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Allen v. Parish

United States District Court, E.D. Louisiana

January 2, 2018

ROBERT EUGENE ALLEN
v.
ST. TAMMANY PARISH, ET AL.

         SECTION: “I” (1)

          REPORT AND RECOMMENDATION

          JANIS VAN MEERVELD, UNITED STATES MAGISTRATE JUDGE

         Plaintiff, Robert Eugene Allen, a state pretrial detainee, filed this pro se and in forma pauperis civil action pursuant to 42 U.S.C. § 1983 against St. Tammany Parish, the St. Tammany Parish Jail, the St. Tammany Parish Sheriff Board of Supervisors, and St. Tammany Parish Sheriff Randy Smith. In this lawsuit, plaintiff challenged various conditions of his former confinement in the St. Tammany Parish Jail.[1]

         To better understand the factual bases of plaintiff's claims, the Court held a Spears hearing on July 31, 2017. See Spears v. McCotter, 766 F.2d 179 (5th Cir. 1985). “[T]he Spears procedure affords the plaintiff an opportunity to verbalize his complaints, in a manner of communication more comfortable to many prisoners.” Davis v. Scott, 157 F.3d 1003, 1005-06 (5th Cir. 1998). The United States Fifth Circuit Court of Appeals has observed that a Spears hearing is in the nature of a Fed.R.Civ.P. 12(e) motion for more definite statement. Eason v. Holt, 73 F.3d 600, 602 (5th Cir. 1996). Spears hearing testimony becomes a part of the total filing by the pro se applicant. Id.

         Based on plaintiff's complaint and Spears hearing testimony, the Court finds that he is making the following allegations in this lawsuit:

         Plaintiff was arrested on February 27, 2017, and detained in various holding cells at the St. Tammany Parish Jail with approximately twenty-eight other inmates for fifteen days.[2] He alleged that this was improper, in that it violated the minimum jail standards set forth in the Louisiana Administrative Code. Specifically, he stated that the code provides that new and renovated holding cells are to house no more than eight inmates with a minimum of thirty square feet of floor space per person. He conceded that he did not know whether the holding cells at the St. Tammany Parish Jail qualified as “new and renovated” under the code, but he noted that they are located in a new section of the jail. He further stated that the code provides that inmates are to be housed in the holding cells for no more than forty-eight hours before being classified and transferred to regular housing.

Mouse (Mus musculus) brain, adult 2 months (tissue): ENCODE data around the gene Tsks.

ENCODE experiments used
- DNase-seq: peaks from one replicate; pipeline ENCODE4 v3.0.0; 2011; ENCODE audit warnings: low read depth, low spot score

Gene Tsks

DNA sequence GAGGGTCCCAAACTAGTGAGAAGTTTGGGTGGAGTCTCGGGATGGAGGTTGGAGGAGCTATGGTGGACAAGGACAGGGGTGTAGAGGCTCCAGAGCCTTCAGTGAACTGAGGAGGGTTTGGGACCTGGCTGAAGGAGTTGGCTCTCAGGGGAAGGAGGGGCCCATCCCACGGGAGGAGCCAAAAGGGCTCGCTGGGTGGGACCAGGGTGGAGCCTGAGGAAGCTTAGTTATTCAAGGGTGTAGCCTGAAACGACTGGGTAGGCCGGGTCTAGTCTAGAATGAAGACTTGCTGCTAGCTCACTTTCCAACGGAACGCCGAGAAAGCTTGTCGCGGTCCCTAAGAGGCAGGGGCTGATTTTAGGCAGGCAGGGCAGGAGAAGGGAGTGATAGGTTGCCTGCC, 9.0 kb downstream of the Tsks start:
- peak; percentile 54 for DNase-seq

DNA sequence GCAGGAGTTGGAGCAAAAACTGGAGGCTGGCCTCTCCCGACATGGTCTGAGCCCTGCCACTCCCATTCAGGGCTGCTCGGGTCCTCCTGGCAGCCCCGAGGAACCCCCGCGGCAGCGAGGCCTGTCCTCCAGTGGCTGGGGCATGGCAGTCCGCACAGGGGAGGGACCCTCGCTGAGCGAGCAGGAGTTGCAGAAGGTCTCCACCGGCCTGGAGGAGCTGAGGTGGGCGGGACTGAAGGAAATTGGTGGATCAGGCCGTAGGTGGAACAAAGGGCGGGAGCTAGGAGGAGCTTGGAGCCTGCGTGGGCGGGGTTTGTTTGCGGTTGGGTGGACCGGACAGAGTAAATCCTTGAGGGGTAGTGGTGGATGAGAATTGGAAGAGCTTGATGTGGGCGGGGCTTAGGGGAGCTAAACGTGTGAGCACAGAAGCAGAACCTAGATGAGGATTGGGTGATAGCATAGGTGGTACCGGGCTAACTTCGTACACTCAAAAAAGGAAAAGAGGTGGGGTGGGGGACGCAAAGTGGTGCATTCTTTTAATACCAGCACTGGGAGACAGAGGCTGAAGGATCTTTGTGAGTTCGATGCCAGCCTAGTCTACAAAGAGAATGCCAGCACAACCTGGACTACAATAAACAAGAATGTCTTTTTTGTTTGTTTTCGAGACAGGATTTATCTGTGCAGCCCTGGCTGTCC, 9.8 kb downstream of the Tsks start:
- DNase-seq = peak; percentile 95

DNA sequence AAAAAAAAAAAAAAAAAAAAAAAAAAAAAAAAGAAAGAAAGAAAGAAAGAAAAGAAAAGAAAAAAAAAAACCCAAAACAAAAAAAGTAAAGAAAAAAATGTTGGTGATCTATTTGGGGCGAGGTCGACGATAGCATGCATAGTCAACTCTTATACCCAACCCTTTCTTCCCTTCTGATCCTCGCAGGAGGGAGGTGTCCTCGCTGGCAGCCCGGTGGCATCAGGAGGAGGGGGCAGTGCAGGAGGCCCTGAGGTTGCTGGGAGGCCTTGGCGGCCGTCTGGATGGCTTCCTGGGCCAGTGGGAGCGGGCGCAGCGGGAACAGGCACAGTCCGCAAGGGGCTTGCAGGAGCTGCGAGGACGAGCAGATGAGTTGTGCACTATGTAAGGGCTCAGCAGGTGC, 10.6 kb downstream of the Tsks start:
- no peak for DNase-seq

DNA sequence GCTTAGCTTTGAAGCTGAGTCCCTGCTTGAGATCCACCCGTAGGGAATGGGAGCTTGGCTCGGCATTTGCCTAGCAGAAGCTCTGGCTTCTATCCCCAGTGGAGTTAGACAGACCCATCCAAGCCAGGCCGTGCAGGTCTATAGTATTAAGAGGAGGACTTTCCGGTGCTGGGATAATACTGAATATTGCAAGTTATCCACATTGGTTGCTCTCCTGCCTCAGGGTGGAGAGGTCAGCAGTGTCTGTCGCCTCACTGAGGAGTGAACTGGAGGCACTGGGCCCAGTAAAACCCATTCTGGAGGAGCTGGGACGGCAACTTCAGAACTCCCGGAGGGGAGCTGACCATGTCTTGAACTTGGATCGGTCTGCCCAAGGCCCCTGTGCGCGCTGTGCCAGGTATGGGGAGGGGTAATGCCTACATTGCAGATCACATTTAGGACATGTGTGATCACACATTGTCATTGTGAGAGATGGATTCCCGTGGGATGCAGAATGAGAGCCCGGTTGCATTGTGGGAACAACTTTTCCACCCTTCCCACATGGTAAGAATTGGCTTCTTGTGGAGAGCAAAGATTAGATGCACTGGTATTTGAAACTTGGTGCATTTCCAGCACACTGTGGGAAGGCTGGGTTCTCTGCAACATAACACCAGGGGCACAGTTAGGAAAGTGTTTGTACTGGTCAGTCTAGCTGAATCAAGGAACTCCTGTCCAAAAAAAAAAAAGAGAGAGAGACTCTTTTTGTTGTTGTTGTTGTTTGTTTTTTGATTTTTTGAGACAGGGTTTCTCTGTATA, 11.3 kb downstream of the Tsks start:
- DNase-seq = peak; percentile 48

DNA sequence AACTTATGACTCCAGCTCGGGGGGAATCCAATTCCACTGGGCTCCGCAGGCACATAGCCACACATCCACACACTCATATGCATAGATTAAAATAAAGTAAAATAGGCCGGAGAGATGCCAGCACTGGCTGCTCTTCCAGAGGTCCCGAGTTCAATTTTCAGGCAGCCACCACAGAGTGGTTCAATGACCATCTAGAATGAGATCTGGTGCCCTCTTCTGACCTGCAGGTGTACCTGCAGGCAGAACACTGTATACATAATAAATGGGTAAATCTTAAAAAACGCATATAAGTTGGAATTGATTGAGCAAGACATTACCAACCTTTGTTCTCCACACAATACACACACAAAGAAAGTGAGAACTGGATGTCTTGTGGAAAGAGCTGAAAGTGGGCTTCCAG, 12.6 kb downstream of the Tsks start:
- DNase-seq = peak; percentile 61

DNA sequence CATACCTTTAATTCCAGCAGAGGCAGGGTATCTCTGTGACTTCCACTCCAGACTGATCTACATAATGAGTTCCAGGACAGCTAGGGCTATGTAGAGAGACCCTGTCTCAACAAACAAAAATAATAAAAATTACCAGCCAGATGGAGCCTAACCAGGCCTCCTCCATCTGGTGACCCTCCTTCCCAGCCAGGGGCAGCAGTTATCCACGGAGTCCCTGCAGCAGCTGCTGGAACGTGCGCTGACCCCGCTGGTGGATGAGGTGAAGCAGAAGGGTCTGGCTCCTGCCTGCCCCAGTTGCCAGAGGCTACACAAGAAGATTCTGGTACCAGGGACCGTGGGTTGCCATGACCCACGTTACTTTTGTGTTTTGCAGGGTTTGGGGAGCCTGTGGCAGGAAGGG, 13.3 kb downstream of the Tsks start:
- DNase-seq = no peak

He testified that each holding cell had only one toilet/sink combination. He further stated that no fresh drinking water was available in the holding cells other than the water that barely dribbled from a mold-covered water fountain or faucet. At meals, the only options for drinks were strong Kool-Aid or milk.

         He further testified that inmates had to sleep directly on the concrete floor without a mattress.

         Subsequent to the Spears hearing, plaintiff amended his complaint in the following respects:

• Plaintiff advised the Court that he had attempted to resolve this matter in the state courts; however, he was unable to pay the required filing fees.[3]
• After the Spears hearing, plaintiff learned that jail officials allowed the inmates in the holding cells outside for a thirty-minute “yard call.”[4]
• On August 4, 2017, the kiosk in the general population area was out of order. When it resumed operating, the law library function would not work. Plaintiff alleged that this was a form of retaliation for his lawsuit.[5]
• After the Spears hearing, plaintiff was diagnosed with diabetes, a condition he attributes to the fact that he had to lay on the concrete floor of the holding cells. He also suffers from kidney pain and a “‘possible' enlarged pancreas.”[6]
• After being transferred from the St. Tammany Parish Jail, plaintiff was diagnosed with a “gastrointestinal bacterial infection, ” a condition he attributes to unsanitary conditions he experienced at the St. Tammany Parish Jail.[7]

         I. Screening Standards

         Federal law mandates that federal courts “review, before docketing, if feasible or, in any event, as soon as practicable after docketing, a complaint in a civil action in which a prisoner seeks redress from a governmental entity or officer or employee of a governmental entity.” 28 U.S.C. § 1915A(a).[8] Regarding such lawsuits, federal law further requires:

         On review, the court shall identify cognizable claims or dismiss the complaint, or any portion of the complaint, if the complaint -

(1) is frivolous, malicious, or fails to state a claim upon which relief may be granted; or
(2) seeks monetary relief from a defendant who is immune from such relief.

28 U.S.C. § 1915A(b).

         Additionally, with respect to actions filed in forma pauperis, such as the instant lawsuit, federal law similarly provides:

Notwithstanding any filing fee, or any portion thereof, that may have been paid, the court shall dismiss the case at any time if the court ...

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